13) highlight for me - Touch Sensitive
14) other highlight - Mark playing guitar on Jungle Rock, hands guitar to bloke in audience who straps it on, plays a perfectly passable guitar part and then wanders on stage and does the full-on rock pose. Hilarious - and one very happy bed-sit would-be guitarist returns to the audience to deserved applause.
A lot of fun. Whatever next?
From: Duncan Lynskey
It was about ten minutes past the hour of ten. I was stuck in the front row crush, waiting for big celebrity face.
"Last orders half past ten!", shouted Smith to the audience as he bounced onstage, looking very fit and working again. People cheered, but soon started jeering when it became apparent that what he meant was "you've got another twenty minutes to wait". Foppish poet type lollops on stage to announce ETA of band. We stand and stand.
The band arrives. Julia, looking calm but slightly self-conscious, plugs in keyboard, Kate new drummer ceremoniously sticks spare sticks in her back jean pockets and adopts wild eyed stare and open mouth hunched over drums posture that remains with her for the next hour and fifteen minutes.
Then Smith arrives and launches into ... whatever it was. I can never remember set lists.
He looked very composed. The only out of control drunks were in the audience, which is the way I like it. If this man is permanently drunk then he wears it well.
Julia looked fine and kept an eye on Mark all the way through, looking sideways across the stage with wry glances now and again. In fact there was lots of smiling all round.
The whole set was excellent with Lev stuff plus Hip Priest and Industrial Estate, and two encores, the last of which featured a guest guitar performance by audience member . [Alan McBride: yeah mark handed the guitar to a big guy with goatee and short hair during jungle rock. by fluke the guy could actually play after a fashion, and he strummed away valiantly and to good effect. after a time he got real enthused and jumped on stage and kept it up through the whole some. guitar volume was turned low enough so that he couldn't go far wrong anyhow. at end he went to shake mark's hand, but then clumsily embraced him instead. 'twas a very comic sequence of moments all in all]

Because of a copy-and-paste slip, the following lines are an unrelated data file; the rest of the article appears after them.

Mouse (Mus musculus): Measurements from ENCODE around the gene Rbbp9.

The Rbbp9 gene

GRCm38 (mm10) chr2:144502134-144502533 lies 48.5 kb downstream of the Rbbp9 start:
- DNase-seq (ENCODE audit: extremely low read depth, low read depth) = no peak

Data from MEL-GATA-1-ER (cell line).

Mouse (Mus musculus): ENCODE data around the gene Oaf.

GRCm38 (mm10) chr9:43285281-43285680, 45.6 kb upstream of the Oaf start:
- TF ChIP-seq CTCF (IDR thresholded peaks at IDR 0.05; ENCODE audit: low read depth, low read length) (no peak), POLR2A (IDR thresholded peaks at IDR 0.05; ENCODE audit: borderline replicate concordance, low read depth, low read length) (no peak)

Exit into the night for tea and drive home.
Much better the second night I thought, and I don't reckon it was just because I'm getting used to the idea.
The same songs, more or less (sorry again Stefan) with the addition of Cheetham Hill (?) and Mark insisting they play Hip Priest instead of er Calendar I think.
Ol' Gang started with the keyboard, then Mark pulled them all off for a couple of minutes, and Julia came back and did a guitar mimic of the bass bit for the rest of the song.
Good stuff though
the second night it [Good evening...] was spoken between songs, and in a tone like on some live album where he says off-handedly 'good evening we are the fall anyway...' but without the anyway. but in that sort of tone. sorta.
and then he said 'so what's people's opinions then? ....(pauses, turns his back)....like I give a fuck.'
julia got real into it towards the end. slapping her arse to the rythm of one track as if to keep kate on cue. bouncing up and down while playing guitar on another. smiling a lot. she looked as into it as she used to in her first few gigs, whereas at most gigs recently she's looked a bit bored or despondent.
have to say that I wouldn't have missed these gigs even though hanley and burns are sorely missed. the first was embarrassing at times but was still entertaining.
but frankly I _really_ enjoyed the second gig. ok so musically it was patchy, but if this was to be much of what the fall are to become, I'd still be at their gigs. I might not travel as far as I used to though.
on the upside, mark really had to work hard at these gigs, and the vocals were pretty good throughout. it's a bit embittering to remember the gigs where he couldn't be arsed and to then see that he can do it when he needs to, but bottom line is that he certainly hasn't lost it yet.
and as I noted before, most everyone stayed, and there were huge shouts for encores.
it has certainly felt for some time that it was time for a change. I wouldn't wish losing hanley from the band to be part of the change, but it's welcome and exciting to see the fall mutating again and to remember that they usually manage to do so to good effect.
so my opinion is simply this - that yes - it is still the fall.
From: David & Carina
Only a few observations to add about Dingwalls gigs. The second night had a better atmosphere and a better sound. There was a suspicion that more instruments had been added to the DAT, but this maybe they started with a song that had backing on the second night, and the guitar had a fuller sound.
The bass amp was miked up (courtesy of the support bands), and was not just for show. MES had occasion to fiddle with the knobs, making it hum loudly throughout the gigs.